Last week, as I waited in a doctor’s surgery waiting room, I observed a young boy and his mum enter the surgery. The boy, about 9 or 10 years old was wringing his hands and this didn’t escape his mother’s watchful eye. Kindly, she uncurled her son’s hands and asked him whether he had remembered his stress ball. Unfortunately he hadn’t, so after reassuring him of the fact they were there just for a consultation with the doctor, she got out her phone and started played games with him to keep his mind off the upcoming appointment.
As I watched the interaction between the mother and her anxious son, it made me think about the nature of anxiety and our culture that seems to both cause and encourage anxiety. Over the past few months, as we awaited the arrival of our newest addition, and in the weeks since her birth, anxiety has been something I’ve actively had to fight against. I have clearly felt the battle between my flesh’s desire to control an uncontrollable situation and the Holy Spirit reminding me to “cast my cares on Him because He cares” for me (1 Peter 5:7). This tension between trusting a God who has even the hairs on my head numbered, and my anxiety, was made even harder with a culture that promotes control and the self-sufficient individual and fears any situation that cannot be controlled.
In Matthew 6:24-34, Jesus addresses anxiety as part of His Sermon on the Mount:
24 “No one can serve two masters, for either he will hate the one and love the other, or he will be devoted to the one and despise the other. You cannot serve God and money.
Do Not Be Anxious
25 “Therefore I tell you, do not be anxious about your life, what you will eat or what you will drink, nor about your body, what you will put on. Is not life more than food, and the body more than clothing? 26 Look at the birds of the air: they neither sow nor reap nor gather into barns, and yet your heavenly Father feeds them. Are you not of more value than they? 27 And which of you by being anxious can add a single hour to his span of life? 28 And why are you anxious about clothing? Consider the lilies of the field, how they grow: they neither toil nor spin, 29 yet I tell you, even Solomon in all his glory was not arrayed like one of these. 30 But if God so clothes the grass of the field, which today is alive and tomorrow is thrown into the oven, will he not much more clothe you, O you of little faith? 31 Therefore do not be anxious, saying, ‘What shall we eat?’ or ‘What shall we drink?’ or ‘What shall we wear?’ 32 For the Gentiles seek after all these things, and your heavenly Father knows that you need them all. 33 But seek first the kingdom of God and his righteousness, and all these things will be added to you.
34 “Therefore do not be anxious about tomorrow, for tomorrow will be anxious for itself. Sufficient for the day is its own trouble.”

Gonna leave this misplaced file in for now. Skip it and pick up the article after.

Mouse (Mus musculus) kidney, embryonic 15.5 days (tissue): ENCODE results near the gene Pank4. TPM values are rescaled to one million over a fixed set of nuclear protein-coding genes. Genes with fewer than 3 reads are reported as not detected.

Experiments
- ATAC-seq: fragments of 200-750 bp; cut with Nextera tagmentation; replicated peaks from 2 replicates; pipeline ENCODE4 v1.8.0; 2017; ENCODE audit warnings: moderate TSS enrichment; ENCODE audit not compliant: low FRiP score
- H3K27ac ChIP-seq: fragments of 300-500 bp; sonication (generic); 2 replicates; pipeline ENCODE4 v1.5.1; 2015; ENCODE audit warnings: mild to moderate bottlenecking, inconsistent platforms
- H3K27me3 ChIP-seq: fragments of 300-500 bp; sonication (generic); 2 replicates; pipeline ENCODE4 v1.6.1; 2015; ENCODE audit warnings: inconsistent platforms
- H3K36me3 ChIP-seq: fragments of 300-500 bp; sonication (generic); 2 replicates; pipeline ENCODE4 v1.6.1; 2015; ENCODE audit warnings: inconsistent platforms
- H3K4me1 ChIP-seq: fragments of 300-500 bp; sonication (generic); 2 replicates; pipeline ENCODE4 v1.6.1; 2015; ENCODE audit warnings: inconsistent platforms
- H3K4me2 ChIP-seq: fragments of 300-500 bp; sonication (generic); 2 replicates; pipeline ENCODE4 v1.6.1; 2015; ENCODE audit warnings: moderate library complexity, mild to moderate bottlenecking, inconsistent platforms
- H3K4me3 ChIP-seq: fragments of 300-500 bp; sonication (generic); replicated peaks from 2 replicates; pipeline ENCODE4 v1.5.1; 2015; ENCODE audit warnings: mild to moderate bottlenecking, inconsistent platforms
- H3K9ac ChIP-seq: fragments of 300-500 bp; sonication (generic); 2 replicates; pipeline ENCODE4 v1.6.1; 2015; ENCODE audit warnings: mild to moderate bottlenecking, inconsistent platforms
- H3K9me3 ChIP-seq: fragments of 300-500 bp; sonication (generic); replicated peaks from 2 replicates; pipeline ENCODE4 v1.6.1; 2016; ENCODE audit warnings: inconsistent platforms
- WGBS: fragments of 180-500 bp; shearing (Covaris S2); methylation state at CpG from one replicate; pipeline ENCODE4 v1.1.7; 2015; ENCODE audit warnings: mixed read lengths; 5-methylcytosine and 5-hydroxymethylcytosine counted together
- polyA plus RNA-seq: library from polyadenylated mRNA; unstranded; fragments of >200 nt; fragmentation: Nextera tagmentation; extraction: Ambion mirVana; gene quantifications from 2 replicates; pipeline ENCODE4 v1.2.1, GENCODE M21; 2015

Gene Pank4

In these verses, we see that anxiety about the issues of life, particularly those surrounding finances, food and clothes, are not something foreign to those listening to Jesus’ speak, nor are they foreign to us. Yet here, Jesus reminds us that our “heavenly Father knows that we need them all.” (v. 32). Just as the waiting room mother could understand her son’s anxiety, yet encouraged him to take comfort in her presence, we too, are to take comfort in the fact the God of the universe knows what we need and is with us.
Jesus then goes on to instruct us to “seek first the kingdom of God and his righteousness” (v. 33). We aren’t to focus on the cares of the world, we are to cast them at His feet and then lift our eyes, seeking above all His kingdom. As we lift our eyes to God, our focus changes and the cares of the world quickly get put in their place.
Finally, on a practical note, Jesus ends with a command that because (therefore; v. 34) God knows what we need, we can trust Him; as we fix our eyes on seeking His kingdom, our anxieties can be replaced with an eternal purpose. We can also put off worrying about tomorrow or the future, knowing that we can’t control it. Instead, we can work with the day we are given and choose to trust God for the outcome, instead of filling our minds with worry.
Just as the waiting room mother tried to distract her son and comfort him, leading him to work through his anxiety, our Heavenly Father leads us out of our anxiety as we surrender our cares to Him. When Esther’s birth did finally come around (4 days overdue I might add!), I was amazed at God’s peace that surrounded me throughout the labour and over the few weeks since. It wasn’t that I had control of the situation that brought peace, rather God gave me peace as He filled me with the knowledge that He had ordained the timing, the process and the outcome of Esther’s birth and that He could be trusted in this.
In these verses, Jesus reminds us once again that His kingdom is counter-cultural. While anxiety finds fertile soil in the culture that surrounds us, God’s kingdom is not built in anxiety. He leads us out of anxiety, through reminding us of His sovereignty and care. If you have worries or concerns today, may you take them to the foot of the cross and recognise that as a child of God, we can leave our cares there and trust that God has got this. He is bigger, He is infinitely more capable, He knows the future and He can be trusted with it.